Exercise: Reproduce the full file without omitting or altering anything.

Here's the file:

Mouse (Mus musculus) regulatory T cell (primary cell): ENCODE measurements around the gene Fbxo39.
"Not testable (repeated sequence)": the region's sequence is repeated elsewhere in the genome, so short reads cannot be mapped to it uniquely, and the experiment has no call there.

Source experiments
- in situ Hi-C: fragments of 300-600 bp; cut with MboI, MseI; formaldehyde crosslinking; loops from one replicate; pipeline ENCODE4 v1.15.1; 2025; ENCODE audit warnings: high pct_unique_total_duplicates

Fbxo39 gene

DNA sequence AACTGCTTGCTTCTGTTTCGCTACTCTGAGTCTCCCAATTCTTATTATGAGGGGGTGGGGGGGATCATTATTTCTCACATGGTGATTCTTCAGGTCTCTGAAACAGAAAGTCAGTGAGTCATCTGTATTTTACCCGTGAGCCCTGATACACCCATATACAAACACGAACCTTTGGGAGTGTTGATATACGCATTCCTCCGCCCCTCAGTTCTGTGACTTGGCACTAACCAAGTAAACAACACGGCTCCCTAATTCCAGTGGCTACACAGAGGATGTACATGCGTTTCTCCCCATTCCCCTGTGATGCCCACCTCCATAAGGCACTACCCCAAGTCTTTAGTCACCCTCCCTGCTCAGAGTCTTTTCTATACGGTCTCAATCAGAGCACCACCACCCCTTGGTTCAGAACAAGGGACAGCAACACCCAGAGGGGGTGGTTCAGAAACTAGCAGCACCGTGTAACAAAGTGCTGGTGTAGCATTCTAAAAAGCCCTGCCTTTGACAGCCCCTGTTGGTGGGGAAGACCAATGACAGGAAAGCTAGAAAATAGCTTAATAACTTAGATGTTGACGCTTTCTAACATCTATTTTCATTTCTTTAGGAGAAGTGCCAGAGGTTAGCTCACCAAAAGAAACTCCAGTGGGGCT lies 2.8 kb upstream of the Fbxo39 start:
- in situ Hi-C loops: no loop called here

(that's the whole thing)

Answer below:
Mouse (Mus musculus) regulatory T cell (primary cell): ENCODE measurements around the gene Fbxo39.
"Not testable (repeated sequence)": the region's sequence is repeated elsewhere in the genome, so short reads cannot be mapped to it uniquely, and the experiment has no call there.

Source experiments
- in situ Hi-C: fragments of 300-600 bp; cut with MboI, MseI; formaldehyde crosslinking; loops from one replicate; pipeline ENCODE4 v1.15.1; 2025; ENCODE audit warnings: high pct_unique_total_duplicates

Fbxo39 gene

DNA sequence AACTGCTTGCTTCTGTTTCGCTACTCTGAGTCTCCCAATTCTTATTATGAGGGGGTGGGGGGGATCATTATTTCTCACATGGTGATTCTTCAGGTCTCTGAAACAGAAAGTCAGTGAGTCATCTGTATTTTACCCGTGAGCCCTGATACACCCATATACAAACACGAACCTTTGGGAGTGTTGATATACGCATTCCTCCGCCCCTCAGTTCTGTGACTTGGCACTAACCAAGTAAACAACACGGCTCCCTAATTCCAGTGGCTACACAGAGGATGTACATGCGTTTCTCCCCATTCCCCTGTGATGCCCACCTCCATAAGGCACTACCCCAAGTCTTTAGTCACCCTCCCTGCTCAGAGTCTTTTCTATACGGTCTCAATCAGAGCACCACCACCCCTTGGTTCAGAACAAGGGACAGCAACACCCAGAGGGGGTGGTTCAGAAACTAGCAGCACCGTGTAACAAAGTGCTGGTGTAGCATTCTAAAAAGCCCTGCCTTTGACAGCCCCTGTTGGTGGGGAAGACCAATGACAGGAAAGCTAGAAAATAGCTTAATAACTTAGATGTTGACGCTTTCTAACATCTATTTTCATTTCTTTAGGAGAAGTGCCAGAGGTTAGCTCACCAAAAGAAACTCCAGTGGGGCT lies 2.8 kb upstream of the Fbxo39 start:
- in situ Hi-C loops: no loop called here